From The Grand Rapids Press:
Several local organizations have pledged support for a study, which begins today, to examine the possibility of a West Michigan to Detroit-area passenger rail line.
The Holland Visitors Bureau, Michigan West Coast Chamber of Commerce, Macatawa Area Coordinating Council and Experience Grand Rapids each made a contribution totaling about $10,000 to fund a ridership and cost estimate study that could lead to actual service several years from now, project manager Liz Treutel said.
Treutel, who heads the study for the nonprofit Michigan Environmental Council, explains the seven-month project will examine ridership demand between the Holland, Grand Rapids, Lansing and Detroit corridor to better understand the impacts of establishing coast-to-coast rail service.
The Ann Arbor Area Transportation Authority’s governing board, handling the study’s procurement, voted in late February to authorize entering into a $100,000 contract with Transportation Economics and Management System, or TEMS.
$80,000 was sourced from federal grant dollars, while the remaining $20,000 came from local match contributors, like West Michigan and other locations along the corridor, Treutel said.
For those Grand Rapidians looking to hop aboard a train to Detroit in the near future, a car still is the best choice.
“It’s not a full-blown study,” Treutel explained. “The two main components are ridership analysis — are there enough people to take the service, how much are they willing to pay, where will they go?
“The second component is looking at economic feasibility — are there riders, if there is, is this the kind of service that is economically viable and provides benefits for communities?”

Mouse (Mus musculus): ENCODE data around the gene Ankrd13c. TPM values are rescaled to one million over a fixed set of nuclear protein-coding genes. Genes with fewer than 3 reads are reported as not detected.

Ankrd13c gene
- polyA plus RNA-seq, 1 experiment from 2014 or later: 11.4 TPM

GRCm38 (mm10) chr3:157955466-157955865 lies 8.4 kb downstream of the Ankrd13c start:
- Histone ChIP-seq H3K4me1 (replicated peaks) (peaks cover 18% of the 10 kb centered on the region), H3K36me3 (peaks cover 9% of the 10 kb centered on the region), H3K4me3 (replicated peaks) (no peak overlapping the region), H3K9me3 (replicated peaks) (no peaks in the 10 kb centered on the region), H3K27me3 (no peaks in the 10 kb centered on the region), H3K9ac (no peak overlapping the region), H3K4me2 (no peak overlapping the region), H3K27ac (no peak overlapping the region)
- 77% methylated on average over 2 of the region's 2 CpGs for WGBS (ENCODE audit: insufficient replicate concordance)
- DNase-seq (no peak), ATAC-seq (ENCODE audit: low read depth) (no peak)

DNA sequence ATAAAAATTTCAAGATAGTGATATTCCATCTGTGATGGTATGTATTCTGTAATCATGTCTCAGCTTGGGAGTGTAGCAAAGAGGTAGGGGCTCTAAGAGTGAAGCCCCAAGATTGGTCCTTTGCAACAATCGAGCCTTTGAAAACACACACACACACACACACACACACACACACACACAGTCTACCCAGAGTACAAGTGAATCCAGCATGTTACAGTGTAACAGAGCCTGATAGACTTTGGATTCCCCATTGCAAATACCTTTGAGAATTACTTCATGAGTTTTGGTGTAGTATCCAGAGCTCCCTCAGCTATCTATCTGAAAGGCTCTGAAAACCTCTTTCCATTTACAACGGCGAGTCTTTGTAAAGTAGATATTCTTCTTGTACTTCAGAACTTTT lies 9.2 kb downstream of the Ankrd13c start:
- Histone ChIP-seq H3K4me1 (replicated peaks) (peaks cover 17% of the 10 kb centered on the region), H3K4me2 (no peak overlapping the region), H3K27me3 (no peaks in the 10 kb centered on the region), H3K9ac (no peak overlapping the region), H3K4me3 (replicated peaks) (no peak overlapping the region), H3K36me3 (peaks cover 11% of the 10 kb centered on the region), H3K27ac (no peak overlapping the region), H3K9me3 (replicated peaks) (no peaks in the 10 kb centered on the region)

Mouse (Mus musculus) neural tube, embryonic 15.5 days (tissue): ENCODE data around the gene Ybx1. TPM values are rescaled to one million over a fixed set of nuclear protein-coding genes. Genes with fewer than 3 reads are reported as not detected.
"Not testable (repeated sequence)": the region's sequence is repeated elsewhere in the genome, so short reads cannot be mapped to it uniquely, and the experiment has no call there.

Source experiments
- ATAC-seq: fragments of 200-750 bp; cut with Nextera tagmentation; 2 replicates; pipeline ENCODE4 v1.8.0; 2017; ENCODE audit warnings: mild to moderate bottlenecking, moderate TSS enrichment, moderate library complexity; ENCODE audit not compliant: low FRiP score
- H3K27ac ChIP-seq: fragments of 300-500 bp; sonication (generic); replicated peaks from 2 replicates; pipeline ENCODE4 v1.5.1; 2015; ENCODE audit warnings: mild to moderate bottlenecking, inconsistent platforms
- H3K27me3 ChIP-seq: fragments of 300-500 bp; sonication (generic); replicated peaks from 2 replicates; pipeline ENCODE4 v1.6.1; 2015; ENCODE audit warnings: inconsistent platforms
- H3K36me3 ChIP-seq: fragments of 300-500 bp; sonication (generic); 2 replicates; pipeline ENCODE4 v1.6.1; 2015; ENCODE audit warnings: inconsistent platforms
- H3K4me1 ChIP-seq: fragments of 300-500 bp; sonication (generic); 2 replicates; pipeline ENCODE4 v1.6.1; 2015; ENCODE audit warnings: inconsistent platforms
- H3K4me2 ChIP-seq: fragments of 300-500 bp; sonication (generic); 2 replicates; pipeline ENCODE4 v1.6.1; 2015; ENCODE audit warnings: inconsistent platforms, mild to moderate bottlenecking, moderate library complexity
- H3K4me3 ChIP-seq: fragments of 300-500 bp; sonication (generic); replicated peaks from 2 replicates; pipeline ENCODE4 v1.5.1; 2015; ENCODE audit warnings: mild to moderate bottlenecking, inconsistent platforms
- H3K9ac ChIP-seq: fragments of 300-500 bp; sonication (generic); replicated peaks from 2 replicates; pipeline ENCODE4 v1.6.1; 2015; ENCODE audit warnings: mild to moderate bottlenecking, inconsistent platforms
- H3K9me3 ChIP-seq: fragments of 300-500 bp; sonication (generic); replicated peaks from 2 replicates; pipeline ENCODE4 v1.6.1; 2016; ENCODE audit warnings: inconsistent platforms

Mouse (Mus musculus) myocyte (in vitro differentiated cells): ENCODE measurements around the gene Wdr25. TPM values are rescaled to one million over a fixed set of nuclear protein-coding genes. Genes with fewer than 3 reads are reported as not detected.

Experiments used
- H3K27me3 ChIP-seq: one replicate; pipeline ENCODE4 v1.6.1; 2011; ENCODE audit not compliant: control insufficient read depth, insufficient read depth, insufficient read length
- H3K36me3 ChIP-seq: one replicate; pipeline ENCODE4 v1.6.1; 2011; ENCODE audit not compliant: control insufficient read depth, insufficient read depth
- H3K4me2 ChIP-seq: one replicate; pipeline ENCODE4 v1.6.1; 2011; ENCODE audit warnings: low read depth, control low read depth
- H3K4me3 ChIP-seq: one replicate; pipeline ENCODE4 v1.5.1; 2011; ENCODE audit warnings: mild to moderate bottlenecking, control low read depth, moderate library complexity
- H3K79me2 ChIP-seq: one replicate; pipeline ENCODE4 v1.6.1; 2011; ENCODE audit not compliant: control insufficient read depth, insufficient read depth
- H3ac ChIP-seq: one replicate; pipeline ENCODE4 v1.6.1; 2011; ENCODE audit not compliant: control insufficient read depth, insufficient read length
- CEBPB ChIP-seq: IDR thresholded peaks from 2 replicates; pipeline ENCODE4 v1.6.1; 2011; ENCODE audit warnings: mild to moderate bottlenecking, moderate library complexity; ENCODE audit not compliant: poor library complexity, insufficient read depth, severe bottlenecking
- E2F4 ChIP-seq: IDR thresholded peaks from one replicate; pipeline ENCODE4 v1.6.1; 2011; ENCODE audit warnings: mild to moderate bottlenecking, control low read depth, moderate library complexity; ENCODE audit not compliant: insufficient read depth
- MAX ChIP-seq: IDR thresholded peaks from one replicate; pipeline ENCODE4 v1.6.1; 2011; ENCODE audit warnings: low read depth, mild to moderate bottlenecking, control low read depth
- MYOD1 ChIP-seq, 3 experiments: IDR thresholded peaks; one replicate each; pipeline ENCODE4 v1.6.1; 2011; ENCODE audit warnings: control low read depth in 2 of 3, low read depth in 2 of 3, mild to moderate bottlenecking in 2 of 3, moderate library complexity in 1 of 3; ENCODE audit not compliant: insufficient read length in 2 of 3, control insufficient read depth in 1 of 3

Some might recall a time when passenger rail service existed along the line before 1971. The state was left with three Amtrak lines that exist today, Treutel said.
The Michigan Department of Transportation reports its rail ridership has grown from 568,555 passengers in 2004 to 777,463 riders in 2014. Its best year was in 2013 with more than 795,000 passengers.
Those numbers, including interest in re-establishing a line between the west and east coasts, helped spur conversations to get this initial study on the right track, Treutel said.
One possible benefit toward commuter service, she adds: The line already exists but is used by commercial traffic. Still, it could be at least another five years before actual service begins.
“We’re really wanting to recognize the importance of a transit system of many modes … something that would really, seriously compete with automobile traffic and get to a destination a lot faster, Treutel said.
Peter Varga, CEO of the area’s Interurban Transit Partnership best known as The Rapid, supports the study’s goals to determine what a new passenger line could mean for West Michigan and locations along the corridor.
It remains too early to dive into specifics, but Varga said The Rapid will be ready to participate when the time comes.
“We want to know what the data is, for sure,” Varga said. “All of us have always believed that rail service, which used to be more robust in Michigan, is due to come back at some point and this is a good start.”